Romer: Businesses should focus on value on investment |

Romer: Businesses should focus on value on investment

Businesses and individuals throughout Eagle County were suddenly and unexpectedly financially vulnerable due to the impacts of COVID-19. Economic uncertainty related to business vitality and continuity caused by COVID-19 remains paramount to our business community. This requires a shift in the traditional approach to business decisions.

These challenges and others have combined to cause increased economic stress and uncertainty among our businesses and our community at large in the valley. The length and depth of the impacts of COVID-19 remain uncertain at this time. We have good news that our mountains will operate, yet significant questions remain regarding expected demand.

Everyone in business is familiar with return on investment. ROI is used to evaluate the efficiency of an investment or compare the efficiency of a number of different investments. ROI tries to directly measure the amount of return on a particular investment, relative to the investment’s cost.

ROI is a popular metric because of its versatility and simplicity. Businesses are going to need to shift from a traditional ROI approach to a value on investment approach as we approach the winter season with uncertainty caused by COVID-19.

The value on investment concept is defined as “intangible assets that contribute heavily to an organization’s performance. Where ROI is the measure of the tangible benefits of a project or activity, VOI is the measure of the intangible benefits of a project or an activity. VOI includes ROI.” These intangible assets include knowledge, processes, service, and ability to collaborate.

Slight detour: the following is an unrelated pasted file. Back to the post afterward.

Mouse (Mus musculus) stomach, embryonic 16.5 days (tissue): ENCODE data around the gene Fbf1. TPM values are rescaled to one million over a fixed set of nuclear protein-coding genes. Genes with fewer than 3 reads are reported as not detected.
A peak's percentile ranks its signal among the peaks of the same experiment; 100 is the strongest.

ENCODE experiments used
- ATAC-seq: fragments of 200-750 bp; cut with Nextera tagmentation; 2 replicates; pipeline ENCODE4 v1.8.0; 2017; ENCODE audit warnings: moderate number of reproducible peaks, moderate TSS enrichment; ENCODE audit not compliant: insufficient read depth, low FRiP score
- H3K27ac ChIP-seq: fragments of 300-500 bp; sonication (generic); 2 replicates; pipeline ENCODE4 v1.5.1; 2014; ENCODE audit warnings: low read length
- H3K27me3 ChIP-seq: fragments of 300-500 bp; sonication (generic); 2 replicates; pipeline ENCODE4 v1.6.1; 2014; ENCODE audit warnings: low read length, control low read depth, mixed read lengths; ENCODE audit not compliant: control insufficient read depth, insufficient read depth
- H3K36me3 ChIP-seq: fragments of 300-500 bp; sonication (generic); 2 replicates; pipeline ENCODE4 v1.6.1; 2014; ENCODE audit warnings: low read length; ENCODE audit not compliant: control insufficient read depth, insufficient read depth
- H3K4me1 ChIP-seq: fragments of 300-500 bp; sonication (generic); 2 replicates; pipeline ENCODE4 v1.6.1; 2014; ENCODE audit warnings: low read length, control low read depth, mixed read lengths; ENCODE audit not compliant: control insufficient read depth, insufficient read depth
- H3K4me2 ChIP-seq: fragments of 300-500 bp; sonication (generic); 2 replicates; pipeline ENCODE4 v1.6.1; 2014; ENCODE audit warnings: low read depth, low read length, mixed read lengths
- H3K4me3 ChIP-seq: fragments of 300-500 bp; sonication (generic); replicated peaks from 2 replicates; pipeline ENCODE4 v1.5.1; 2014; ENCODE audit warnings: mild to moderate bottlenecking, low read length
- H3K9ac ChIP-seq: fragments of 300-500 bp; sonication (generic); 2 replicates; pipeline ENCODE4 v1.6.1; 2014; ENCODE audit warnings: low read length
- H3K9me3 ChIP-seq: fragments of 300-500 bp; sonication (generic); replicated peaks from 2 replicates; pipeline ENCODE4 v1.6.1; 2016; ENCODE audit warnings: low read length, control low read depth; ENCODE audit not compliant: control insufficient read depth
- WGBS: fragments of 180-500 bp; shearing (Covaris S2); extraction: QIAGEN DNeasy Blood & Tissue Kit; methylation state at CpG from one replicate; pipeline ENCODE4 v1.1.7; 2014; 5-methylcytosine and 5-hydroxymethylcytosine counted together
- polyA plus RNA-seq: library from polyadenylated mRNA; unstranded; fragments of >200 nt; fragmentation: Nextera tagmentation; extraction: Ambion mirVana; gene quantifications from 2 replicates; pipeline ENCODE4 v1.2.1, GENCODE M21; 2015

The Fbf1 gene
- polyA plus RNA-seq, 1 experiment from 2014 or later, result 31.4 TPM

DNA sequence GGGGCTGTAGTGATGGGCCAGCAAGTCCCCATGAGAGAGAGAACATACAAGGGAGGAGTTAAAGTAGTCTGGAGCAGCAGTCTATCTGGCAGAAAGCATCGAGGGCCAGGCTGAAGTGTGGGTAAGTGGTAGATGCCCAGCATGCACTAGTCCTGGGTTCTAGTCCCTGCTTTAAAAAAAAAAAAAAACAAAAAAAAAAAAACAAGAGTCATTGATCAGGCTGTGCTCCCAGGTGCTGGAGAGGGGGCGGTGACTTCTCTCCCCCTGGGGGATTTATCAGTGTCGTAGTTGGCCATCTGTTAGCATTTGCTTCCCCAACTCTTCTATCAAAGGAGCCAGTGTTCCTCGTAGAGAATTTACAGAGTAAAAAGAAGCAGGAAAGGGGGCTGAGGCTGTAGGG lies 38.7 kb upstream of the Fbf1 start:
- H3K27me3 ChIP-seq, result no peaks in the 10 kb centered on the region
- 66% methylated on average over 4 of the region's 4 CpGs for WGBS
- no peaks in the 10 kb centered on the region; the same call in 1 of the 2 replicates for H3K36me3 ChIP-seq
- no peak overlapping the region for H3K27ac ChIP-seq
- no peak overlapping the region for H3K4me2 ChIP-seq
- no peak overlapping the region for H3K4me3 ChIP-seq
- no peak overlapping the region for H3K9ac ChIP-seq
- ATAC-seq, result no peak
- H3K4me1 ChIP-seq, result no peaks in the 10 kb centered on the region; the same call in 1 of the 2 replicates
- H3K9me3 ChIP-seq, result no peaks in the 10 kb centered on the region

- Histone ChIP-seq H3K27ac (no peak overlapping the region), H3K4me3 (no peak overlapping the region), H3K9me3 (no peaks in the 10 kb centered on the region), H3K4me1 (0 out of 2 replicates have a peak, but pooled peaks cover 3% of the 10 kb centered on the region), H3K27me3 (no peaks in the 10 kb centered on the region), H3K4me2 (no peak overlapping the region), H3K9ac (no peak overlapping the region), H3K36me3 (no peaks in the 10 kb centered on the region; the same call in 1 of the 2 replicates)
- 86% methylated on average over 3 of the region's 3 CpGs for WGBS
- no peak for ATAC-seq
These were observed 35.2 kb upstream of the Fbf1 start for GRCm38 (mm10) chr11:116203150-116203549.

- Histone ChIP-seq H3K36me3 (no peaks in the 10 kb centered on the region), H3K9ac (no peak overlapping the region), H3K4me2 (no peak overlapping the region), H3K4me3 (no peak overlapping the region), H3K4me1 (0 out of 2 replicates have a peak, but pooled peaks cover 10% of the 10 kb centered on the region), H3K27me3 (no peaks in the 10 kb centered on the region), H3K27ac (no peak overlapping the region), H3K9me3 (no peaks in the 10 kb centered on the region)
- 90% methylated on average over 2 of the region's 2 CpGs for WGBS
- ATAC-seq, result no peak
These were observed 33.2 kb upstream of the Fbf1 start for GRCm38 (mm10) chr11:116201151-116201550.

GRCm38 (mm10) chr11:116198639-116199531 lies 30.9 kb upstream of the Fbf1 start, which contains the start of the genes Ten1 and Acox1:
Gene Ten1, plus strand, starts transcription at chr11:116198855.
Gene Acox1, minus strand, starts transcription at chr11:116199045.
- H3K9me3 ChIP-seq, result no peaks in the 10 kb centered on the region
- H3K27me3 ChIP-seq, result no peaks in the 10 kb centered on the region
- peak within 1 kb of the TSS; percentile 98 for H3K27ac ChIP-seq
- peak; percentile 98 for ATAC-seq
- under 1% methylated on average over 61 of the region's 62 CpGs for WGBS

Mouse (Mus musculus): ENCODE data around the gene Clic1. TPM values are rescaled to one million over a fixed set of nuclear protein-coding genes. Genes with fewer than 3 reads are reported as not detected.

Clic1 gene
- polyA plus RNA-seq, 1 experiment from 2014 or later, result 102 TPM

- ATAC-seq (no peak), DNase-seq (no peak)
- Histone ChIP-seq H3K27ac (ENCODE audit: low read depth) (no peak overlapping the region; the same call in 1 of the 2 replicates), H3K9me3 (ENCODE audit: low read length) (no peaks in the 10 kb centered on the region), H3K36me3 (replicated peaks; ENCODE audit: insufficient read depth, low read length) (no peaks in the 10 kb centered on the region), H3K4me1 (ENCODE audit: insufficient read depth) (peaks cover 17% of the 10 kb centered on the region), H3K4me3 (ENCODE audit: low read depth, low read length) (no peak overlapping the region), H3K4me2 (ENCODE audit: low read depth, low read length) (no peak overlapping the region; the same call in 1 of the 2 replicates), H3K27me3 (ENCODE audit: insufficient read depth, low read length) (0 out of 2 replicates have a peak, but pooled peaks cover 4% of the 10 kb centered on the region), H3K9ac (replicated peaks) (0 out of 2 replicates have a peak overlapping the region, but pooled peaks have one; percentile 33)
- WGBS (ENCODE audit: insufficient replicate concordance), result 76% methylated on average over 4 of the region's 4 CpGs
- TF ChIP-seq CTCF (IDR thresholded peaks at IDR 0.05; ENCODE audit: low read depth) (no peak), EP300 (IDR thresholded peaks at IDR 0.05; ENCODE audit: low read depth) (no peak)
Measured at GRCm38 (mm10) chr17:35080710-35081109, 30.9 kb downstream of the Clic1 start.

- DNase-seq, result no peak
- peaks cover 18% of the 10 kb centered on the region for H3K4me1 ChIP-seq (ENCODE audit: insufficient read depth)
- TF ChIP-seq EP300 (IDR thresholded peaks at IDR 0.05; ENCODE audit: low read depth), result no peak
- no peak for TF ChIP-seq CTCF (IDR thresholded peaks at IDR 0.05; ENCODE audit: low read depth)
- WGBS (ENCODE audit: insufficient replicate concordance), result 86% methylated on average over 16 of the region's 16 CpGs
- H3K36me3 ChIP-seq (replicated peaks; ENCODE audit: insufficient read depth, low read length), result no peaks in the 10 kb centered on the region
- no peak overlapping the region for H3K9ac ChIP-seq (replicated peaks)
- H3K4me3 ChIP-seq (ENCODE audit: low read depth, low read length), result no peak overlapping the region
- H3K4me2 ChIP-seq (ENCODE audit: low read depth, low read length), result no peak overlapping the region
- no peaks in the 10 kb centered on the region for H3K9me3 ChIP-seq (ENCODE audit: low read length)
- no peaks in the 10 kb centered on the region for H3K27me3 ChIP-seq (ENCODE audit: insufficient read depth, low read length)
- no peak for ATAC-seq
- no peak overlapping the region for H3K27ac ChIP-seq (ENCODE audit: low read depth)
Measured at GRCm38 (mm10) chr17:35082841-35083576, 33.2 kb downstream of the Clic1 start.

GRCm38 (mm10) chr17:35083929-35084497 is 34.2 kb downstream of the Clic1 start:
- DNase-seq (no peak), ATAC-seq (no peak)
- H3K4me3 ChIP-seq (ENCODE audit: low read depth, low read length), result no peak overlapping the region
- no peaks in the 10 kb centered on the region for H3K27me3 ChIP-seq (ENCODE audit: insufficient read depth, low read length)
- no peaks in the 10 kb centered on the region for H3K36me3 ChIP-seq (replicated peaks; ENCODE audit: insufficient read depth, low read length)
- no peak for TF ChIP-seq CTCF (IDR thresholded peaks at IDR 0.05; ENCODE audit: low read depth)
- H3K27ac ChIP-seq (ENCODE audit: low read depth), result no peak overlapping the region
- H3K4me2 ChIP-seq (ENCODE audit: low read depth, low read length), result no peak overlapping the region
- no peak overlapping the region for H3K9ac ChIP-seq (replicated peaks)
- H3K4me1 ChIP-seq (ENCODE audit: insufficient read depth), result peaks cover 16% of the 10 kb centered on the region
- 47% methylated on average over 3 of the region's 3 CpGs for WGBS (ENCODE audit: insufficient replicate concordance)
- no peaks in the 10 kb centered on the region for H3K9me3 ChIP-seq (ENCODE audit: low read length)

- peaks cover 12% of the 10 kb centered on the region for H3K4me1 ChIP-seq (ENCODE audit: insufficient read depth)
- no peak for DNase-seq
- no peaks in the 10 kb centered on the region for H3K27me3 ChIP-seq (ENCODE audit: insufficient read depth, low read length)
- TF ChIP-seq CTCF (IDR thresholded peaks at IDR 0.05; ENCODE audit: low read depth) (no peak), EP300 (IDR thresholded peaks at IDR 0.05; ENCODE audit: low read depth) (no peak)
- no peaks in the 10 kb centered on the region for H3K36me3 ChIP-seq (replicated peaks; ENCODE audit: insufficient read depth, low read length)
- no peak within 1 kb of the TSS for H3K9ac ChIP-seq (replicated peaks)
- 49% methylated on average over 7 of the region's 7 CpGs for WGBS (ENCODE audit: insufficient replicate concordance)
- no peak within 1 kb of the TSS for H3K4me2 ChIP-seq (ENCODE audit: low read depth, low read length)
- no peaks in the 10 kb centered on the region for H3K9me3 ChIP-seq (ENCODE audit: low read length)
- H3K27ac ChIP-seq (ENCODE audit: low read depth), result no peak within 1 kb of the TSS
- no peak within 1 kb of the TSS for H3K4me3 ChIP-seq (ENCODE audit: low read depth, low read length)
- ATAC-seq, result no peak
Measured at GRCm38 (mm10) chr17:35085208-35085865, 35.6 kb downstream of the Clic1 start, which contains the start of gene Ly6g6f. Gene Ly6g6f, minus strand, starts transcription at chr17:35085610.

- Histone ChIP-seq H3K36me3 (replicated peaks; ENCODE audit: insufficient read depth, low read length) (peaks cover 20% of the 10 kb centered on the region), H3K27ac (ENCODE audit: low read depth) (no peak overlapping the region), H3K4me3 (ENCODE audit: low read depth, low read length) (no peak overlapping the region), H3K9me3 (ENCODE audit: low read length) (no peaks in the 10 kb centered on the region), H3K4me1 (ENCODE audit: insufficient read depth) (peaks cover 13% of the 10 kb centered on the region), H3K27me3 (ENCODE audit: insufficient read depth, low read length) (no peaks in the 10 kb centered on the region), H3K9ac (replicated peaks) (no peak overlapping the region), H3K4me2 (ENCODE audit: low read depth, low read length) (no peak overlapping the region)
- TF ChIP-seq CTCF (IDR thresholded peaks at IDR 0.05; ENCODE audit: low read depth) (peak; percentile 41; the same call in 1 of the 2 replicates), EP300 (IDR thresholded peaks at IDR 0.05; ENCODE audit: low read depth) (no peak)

The key word there is intangible. VOI is the measure of the intangible benefits of a project or an activity. By the very nature of things, VOI will include some aspects of ROI — but that’s not where you want to end up.

Businesses will need to consider, and to talk about, value to their customers and stakeholders. Focus on the guest experience and providing the best possible service levels to increase your net promoter score and guest satisfaction. This will develop loyal, repeat visitors — always important, but now essential.

Businesses will need to have access to the latest data and information on customer demand, demographics, lodging occupancies, air service details, workforce availability, and more. Those with the knowledge of local economic trends will be better prepared to manage their staffing levels and inventory to meet guest needs.

Businesses will need to collaborate with others within their industry and within the county to understand the latest public health requirements, and to collaborate with industry association partners to ensure our elected officials understand their needs. Those who collaborate will have a voice at a local, regional, state, and federal level.  

Shifting to a VOI approach instead of a traditional ROI approach helps with business planning. It provides the necessary forward-thinking framework for scoping, prioritizing, and initiating business continuity projects. A focus on business continuity is a front of mind concern for many businesses.  

VOI helps measure the total value of “soft” intangible benefits derived from continuity initiatives, in addition to those “hard” benefits measured by ROI. VOI is, of course, subjective and would be difficult to measure with the same precision as ROI. Yet a VOI approach is critical to allow for continuity planning efforts that provide the competitive differentiation necessary for the success of your efforts.

Heading into the fall and planning for the winter season, businesses need to focus on the concept of VOI (knowledge, process, service, and collaboration) in order to ensure company resilience during the sure-to-be turbulent times ahead.

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